Half of Earth’s Animal Population Gone in Just Forty Years

Carmen Parra

The Living Planet Index (LPI) from the World Wildlife Fund reported that between 1970 to 2010 there has been a 52% decline in vertebrae species populations on Earth. The study considered 10,380 populations of 3,038 species of mammals, birds, reptiles, amphibians and fish. The most dramatic decline, 83%, was seen in Latin America. Freshwater species were the most impacted with a decline of 73%. The report also found that the primary causes of the decline are habitat loss, degradation and exploitation through hunting and fishing. Blawg pic #1

It is clear that the culprits are humans. The report states that we need 1.5 Earths in order to “meet the demands humanity currently makes on nature.” In other words, humans need to reduce their overall ecological footprint, most significantly carbon emissions. The United States utilizes 13.7% of the world’s resources landing second only to China who accounts for Continue reading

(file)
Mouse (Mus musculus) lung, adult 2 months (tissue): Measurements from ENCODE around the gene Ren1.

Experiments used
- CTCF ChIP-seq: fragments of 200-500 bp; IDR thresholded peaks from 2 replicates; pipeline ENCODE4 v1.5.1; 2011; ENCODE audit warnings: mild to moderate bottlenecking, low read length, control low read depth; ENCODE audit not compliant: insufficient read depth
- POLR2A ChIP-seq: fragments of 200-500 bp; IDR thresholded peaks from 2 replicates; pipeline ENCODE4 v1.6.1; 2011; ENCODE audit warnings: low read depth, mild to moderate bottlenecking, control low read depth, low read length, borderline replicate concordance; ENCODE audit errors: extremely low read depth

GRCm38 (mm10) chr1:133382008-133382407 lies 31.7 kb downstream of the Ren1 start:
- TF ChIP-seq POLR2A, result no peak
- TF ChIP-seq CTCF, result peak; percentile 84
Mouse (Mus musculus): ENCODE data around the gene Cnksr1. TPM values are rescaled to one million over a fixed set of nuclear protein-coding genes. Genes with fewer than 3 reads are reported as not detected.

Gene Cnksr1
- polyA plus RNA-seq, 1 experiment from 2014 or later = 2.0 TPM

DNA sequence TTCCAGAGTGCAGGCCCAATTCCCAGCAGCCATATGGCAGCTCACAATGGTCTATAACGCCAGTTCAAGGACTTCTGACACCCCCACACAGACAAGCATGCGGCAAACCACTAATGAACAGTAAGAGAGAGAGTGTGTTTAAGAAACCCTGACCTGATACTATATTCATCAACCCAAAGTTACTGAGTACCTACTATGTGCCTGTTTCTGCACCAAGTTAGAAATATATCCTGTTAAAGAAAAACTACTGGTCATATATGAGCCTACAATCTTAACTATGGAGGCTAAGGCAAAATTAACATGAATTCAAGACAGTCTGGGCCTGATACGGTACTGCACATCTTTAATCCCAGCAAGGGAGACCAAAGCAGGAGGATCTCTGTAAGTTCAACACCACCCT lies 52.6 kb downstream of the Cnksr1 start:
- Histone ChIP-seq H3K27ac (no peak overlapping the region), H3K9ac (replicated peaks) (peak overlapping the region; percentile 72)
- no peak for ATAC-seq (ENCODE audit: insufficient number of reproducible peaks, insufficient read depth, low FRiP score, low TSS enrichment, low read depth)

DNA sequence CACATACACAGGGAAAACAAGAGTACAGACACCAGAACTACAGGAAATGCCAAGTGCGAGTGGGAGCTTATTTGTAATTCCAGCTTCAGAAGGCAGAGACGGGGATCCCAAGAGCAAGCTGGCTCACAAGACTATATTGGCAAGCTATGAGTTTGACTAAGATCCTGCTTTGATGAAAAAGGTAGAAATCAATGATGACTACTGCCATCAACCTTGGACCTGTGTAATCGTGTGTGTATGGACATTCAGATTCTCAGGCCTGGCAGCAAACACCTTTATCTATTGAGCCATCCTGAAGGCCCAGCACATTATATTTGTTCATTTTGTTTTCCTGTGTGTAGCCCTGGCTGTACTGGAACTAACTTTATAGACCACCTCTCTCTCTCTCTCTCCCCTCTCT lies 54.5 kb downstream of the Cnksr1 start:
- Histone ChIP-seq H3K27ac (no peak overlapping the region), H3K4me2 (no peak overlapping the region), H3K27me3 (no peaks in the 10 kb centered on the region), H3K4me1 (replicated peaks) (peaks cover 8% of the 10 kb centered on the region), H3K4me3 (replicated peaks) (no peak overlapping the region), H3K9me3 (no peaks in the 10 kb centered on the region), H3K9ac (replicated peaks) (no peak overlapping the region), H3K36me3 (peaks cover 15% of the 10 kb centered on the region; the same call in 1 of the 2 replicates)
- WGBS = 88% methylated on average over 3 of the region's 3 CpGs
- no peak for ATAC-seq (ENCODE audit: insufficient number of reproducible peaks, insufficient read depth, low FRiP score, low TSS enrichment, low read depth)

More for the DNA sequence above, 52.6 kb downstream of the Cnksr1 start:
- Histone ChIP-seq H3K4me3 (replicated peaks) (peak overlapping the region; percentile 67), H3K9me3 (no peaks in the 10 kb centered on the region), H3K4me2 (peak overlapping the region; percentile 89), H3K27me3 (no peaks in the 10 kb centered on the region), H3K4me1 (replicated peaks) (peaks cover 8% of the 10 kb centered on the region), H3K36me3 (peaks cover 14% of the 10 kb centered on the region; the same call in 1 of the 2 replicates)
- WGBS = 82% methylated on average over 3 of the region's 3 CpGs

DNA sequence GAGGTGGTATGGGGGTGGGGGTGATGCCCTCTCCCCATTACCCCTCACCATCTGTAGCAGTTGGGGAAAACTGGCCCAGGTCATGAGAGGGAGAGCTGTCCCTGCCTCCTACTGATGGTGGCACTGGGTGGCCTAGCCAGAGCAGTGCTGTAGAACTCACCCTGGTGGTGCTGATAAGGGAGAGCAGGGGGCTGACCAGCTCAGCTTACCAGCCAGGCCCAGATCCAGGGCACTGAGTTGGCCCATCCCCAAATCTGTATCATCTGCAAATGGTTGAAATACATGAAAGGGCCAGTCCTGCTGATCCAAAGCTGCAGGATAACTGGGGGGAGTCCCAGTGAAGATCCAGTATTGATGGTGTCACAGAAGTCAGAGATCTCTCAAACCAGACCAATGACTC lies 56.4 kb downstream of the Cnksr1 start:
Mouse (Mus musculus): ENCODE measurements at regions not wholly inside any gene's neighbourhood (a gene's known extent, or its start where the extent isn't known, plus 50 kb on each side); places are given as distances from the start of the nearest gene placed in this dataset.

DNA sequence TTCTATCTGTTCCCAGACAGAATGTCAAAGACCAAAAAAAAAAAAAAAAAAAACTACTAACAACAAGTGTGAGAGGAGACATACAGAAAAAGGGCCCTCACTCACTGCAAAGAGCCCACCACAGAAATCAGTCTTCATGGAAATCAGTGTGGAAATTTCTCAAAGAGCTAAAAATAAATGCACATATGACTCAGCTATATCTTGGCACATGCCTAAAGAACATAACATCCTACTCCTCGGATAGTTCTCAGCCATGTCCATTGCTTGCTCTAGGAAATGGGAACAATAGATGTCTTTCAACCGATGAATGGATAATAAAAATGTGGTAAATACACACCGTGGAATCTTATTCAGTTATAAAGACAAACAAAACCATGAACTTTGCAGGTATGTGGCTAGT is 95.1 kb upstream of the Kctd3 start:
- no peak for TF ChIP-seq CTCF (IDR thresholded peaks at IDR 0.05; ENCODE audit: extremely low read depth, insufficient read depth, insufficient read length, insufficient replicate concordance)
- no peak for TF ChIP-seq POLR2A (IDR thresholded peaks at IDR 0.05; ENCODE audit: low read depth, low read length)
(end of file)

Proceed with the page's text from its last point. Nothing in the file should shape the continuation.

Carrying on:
Love it…list it…stuff it? African lion listing open for public comment

the-effects-of-lion-trophy-hunting-on-lion-populations-1

LionAid photo; click image

Kathleen Stachowski   Other Nations

From the Have Your Cake & Eat It Too Department: The U.S. Fish & Wildlife Service (FWS) has announced that it intends to list the African lion as threatened under the U.S. Endangered Species Act (ESA) … while continuing to allow the importation of lion trophies by American trophy hunters under a permit system.

Who’s hailing this decision as a victory?

Safari Club International applauded the proposal as a win for hunters and a loss for conservation groups that sought the endangered designation that would have prohibited the importation of trophies, a big lure for hunters.

“This conclusion is a blow to the anti-hunting rhetoric put forward by organizations such as the Humane Society of the United States and International Fund for Animal Welfare,” the group said. ~The Washington Post  

Continue reading

Quinnipiac Law Review 2014 Symposium International Wildlife Trafficking

David Cassuto